Tony (04:26):

First of all, let me just say it’s so interesting to me that I don’t even have to, I could walk into an organization and more specifically into a church, and I don’t even need to know what their written values are or those written behaviors are that they’re trying to pursue as an organization, as a team. It just becomes evident based on what I experience. And as I engage with people from the team, in fact, just recently, thankfully, this wasn’t a church organization, but I was interacting with an organization, and everybody that I encountered on the team was just, it was just like they were holding bitterness. They were negative. And they’re trying. It was just like they’re creating one challenge after another as I was trying to engage with the team. And I thought, my goodness, again, I don’t even need to know what their written values are. It’s very evident that the culture is in place. And so, you’re right, Lance. So there’s just, this is a key attribute of both team health and performance that we have to pay attention to. And you’re right. There’s certainly some benefit that we see in church teams that get this right as well. In fact, I made a list of some things that I’ve noticed as I’ve worked through the years with hundreds of churches. When they get culture right, it really makes a difference in all of these different areas. For example, just reducing the of turnover on a team. If you want to reduce turnover, you have to pay attention to your team’s culture. If you want to raise the satisfaction level of your team, you need to pay attention to your culture. If you want to get everybody locking arms, rowing in the same direction, you have to pay attention to culture. If you want to differentiate yourself from other teams, and honestly, again, we’re competing with other organizations and in our communities for people’s time and attention, and frankly for talent on our teams. And if we want to differentiate ourselves, we have to pay attention to culture. If you want to build a greater sense of team, we need to pay attention to culture. If we want to attract the right people to our team, we have to pay attention to culture. If we want to minimize all that sideways energy that seems to just drag teams and organizations down, we have to pay attention to culture. And maybe most importantly for today’s conversation, if we want to build healthy, high-performing teams, we do, we have to pay attention to culture. And so, Lance, if a culture is that important. If it provides those benefits and so many more, why aren’t churches more intentional when it comes to creating their culture?

Lance (07:22):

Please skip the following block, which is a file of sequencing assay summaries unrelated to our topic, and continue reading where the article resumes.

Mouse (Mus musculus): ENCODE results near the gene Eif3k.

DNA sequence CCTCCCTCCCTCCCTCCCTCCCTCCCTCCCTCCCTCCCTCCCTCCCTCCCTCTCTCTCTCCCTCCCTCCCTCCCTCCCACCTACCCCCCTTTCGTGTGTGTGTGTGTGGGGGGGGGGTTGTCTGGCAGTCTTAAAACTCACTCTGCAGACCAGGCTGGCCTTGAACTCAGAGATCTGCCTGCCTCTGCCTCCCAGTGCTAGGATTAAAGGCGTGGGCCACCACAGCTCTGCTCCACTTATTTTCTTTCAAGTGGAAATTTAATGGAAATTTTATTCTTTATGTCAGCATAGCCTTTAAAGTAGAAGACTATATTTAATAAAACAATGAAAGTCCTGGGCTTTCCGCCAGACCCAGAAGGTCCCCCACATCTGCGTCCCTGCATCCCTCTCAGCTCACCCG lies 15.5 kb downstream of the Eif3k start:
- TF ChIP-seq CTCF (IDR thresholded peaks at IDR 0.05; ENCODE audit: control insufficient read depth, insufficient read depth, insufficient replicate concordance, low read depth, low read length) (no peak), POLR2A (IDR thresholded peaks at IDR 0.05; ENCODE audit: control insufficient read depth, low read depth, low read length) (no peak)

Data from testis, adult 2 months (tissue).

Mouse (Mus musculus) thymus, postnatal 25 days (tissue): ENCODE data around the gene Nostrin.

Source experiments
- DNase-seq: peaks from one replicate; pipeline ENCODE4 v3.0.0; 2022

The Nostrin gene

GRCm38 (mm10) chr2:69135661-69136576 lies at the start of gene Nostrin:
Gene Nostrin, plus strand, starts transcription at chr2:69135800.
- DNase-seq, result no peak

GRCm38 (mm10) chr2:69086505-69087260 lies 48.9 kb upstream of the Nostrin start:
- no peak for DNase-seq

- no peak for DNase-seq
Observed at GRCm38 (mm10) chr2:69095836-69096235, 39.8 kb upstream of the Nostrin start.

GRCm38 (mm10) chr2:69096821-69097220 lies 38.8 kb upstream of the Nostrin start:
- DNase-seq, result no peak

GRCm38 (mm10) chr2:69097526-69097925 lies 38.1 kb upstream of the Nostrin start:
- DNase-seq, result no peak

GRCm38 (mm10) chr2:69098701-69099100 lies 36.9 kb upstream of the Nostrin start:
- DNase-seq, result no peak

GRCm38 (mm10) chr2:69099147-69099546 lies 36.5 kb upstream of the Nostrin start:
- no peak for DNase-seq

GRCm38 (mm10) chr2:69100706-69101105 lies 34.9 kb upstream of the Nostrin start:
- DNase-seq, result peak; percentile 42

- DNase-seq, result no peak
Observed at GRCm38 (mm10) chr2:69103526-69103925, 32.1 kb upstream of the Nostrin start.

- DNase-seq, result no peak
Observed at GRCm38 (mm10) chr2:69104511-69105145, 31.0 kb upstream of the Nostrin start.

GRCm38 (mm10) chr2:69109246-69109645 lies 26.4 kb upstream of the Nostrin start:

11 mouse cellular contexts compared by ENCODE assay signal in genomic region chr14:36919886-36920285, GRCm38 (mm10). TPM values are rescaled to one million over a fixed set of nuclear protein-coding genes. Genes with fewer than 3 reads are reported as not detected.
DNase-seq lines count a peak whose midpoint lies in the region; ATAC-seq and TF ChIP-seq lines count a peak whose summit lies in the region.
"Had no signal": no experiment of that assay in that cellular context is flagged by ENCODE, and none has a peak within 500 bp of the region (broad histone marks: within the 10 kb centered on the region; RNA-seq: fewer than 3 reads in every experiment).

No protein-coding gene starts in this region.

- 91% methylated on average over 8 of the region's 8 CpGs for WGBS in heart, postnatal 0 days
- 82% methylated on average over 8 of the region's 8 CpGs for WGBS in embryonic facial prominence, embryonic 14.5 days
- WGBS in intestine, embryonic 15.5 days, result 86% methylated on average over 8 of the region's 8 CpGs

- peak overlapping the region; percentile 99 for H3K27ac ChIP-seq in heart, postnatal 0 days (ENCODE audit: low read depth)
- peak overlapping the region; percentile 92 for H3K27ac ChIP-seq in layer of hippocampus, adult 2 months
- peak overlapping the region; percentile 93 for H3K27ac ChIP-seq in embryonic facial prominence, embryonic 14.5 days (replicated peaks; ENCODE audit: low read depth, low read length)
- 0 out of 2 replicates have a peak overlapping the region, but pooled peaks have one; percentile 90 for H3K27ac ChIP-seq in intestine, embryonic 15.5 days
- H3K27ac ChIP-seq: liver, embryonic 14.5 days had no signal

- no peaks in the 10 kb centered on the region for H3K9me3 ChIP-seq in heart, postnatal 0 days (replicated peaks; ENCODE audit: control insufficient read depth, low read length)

Yeah, I think when you ask that question, my mind goes to two significant reasons. And the first one is that culture rarely feels urgent, right? Like you said, Sunday’s always coming. It’s what Four Disciplines of Execution calls the whirlwind, right? So culture doesn’t feel urgent, but man next Sunday services or volunteer appreciation event or student camp that’s coming up this month, those always feel urgent, and they have a ticking clock attached to them. So I doubt that you’re going to find any pastor who would say, I don’t really believe culture matters. But the truth is the tyranny of the urgent just keeps it sort of marginalized, and we never really get around to it. And then I’d say a second reason why churches often don’t get to this is so many leaders and pastors are focused on what they’re doing, what they’re trying to accomplish, prepping sermons, doing their job, that they don’t connect the dots on how much team culture impacts the desired results that we’re really after as a team. And so I think those are at least a couple of reasons why often churches don’t really get after this.

Tony (08:37):

Yeah. And I agree, Lance, and, kind of related to the last thing you mentioned, I do think for leaders and including here pastors in churches, I think we’re so focused on the results. We’re so focused on the mission that we want to accomplish. It’s those things that get our immediate attention. Culture just takes time. And because of that, if we’re going to invest in actually getting to a healthy culture, it’s the long-term play. And for those of us who are strong in our leadership, we want immediate results. And so taking that time to really invest for the long-term, for the long-term benefit of a healthy thriving culture, I think that’s sometimes a stumbling block for those of us in ministry leadership roles as well. But Lance, maybe you could start though by helping to define what is culture?

Lance (09:35):